Monday, January 31, 2011

Radical Agrarianism 4

The Food Politics Group at the Robert Penn Warren Center for the Humanities at Vanderbilt recently read and discussed James C. Scott's new book, The Art of Not Being Governed. In addition to being a professor of political science and anthropology, Scott is also the director of the Center for Agrarian Studies and the editor of its book series, all at Yale. At once intuitive and unorthodox, the "crudest version" of Scott's thesis turns on the following basic formula:

"Political and military supremacy requires superior access to concentrated manpower close at hand. Concentrated manpower, in turn, is feasible only in a setting of compact, sedentary agriculture, and such agro-ecological concentrations are possible, before the twentieth century in Southeast Asia, only with irrigated rice. These relationships are, however, not deterministic.... Irrigated best understood politically as the most convenient and typical means of concentrating population and foodstuffs."

Drawn from what was for me the most revelatory chapter, "Concentrating Manpower and Grain," here are a few more choice selections:

"The abundance of arable land in Southeast Asia favored shifting cultivation, a pattern of farming that often yielded higher returns for less labor and produced a substantial surplus for the families practicing it. What constituted an advantage for the cultivators, however, was profoundly prejudicial to the ambitions of would-be state-makers. Shifting cultivation requires far more land than irrigated rice and therefore disperses population....[C]oncentration is the key. It matters little how wealthy a kingdom is if its potential surplus of manpower and grain is dispersed across a landscape that makes its collection difficult and costly."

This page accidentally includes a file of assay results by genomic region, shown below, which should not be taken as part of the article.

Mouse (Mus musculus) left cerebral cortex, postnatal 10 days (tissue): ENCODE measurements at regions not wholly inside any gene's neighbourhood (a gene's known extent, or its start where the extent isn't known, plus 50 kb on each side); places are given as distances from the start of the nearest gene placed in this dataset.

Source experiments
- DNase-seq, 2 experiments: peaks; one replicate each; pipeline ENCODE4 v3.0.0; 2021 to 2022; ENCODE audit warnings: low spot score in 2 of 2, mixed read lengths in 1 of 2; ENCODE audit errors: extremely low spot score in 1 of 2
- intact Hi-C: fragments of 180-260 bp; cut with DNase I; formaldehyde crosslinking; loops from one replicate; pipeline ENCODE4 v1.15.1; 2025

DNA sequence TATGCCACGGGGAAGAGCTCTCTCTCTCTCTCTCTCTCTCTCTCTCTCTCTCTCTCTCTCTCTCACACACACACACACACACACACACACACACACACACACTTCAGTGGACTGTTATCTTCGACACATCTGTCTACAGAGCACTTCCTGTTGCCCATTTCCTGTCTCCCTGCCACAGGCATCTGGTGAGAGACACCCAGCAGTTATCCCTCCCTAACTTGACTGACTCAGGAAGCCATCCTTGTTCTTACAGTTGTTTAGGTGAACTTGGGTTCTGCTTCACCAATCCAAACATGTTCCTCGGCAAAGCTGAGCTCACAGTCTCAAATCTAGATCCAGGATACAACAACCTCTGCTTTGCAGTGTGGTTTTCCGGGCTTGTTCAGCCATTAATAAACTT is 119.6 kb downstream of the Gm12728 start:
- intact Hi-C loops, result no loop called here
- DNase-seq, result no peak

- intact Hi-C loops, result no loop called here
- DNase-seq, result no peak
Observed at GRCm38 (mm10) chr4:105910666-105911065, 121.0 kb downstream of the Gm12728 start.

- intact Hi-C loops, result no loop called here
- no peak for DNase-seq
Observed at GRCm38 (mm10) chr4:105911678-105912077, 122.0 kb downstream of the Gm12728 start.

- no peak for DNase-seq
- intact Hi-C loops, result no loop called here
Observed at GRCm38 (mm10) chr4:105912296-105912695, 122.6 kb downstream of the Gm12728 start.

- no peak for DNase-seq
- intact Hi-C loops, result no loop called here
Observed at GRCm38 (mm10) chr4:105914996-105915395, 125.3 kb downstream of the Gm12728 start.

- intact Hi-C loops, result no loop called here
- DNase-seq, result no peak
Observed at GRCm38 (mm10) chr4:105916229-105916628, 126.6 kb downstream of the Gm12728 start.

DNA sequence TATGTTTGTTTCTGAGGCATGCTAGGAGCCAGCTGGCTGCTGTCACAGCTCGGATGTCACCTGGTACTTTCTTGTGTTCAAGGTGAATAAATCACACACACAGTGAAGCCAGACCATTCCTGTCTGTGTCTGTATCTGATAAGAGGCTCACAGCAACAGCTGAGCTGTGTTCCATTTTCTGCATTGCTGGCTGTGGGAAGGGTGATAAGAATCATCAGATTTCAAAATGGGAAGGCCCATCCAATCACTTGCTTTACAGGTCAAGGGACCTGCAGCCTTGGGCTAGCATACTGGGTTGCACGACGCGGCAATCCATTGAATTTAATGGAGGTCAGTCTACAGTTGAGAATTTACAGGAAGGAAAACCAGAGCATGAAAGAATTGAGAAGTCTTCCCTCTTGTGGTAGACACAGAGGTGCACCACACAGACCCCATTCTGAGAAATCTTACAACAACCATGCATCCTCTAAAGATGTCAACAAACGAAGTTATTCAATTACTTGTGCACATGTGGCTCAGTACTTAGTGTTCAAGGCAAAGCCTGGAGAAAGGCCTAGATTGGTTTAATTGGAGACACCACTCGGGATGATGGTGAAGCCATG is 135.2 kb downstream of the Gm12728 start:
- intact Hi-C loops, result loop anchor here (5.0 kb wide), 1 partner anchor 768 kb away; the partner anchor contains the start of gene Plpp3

"Conditions in a flourishing wet-rice heartland, then, were favorable to the development of what might be called the premodern state's ideal subjects. That ideal is represented by densely packed cultivators of permanent grain fields who produce a considerable annual surplus."

"The paramount importance of manpower rested, in the final analysis, on military considerations. Occupation of a fertile rice plain, of an important temple complex, of a choke point along vital trade routes was of little avail if it could not be successfully defended. This homely fact goes to the very heart of the analysis of power in such premodern political systems. Rather than wealth begetting power, as it might in Lockean systems, where the state's first duty is to defend citizens' life and property, in premodern systems only power can guarantee property and wealth. And power, before the technological revolution in warfare, was largely a matter of how many men a ruler could field; power in other words, boiled down to manpower."

"Less reliant on volatile trade, more hierarchical, more insulated from food-supply crises, and capable of feeding quite massive armies, these ['coercion-rich and capital-poor,' landward'] agrarian states might lose a battle or even a war, but their staying power over the long haul tended to prevail."

"The imperative of concentrating population and grain production, in fact, confronts all would-be state-makers who must operate in an environment where open land is abundant and military technology simple. Some means must be devised to counteract the tendency of the populace to disperse widely so as to take full advantage of the hunting, foraging, and less labor-intensive farming techniques available to them."

"The objective of this [early modern state-making] policy was, it seems, to starve the population into grain farming and subjecthood by separating them from the open commons."

If you're interested in hearing Professor Scott speak at length on this book, check out the following lecture; for a more informal interview, have a look here; for the relationship of Scott's work to the libertarian tradition, have a listen to this.

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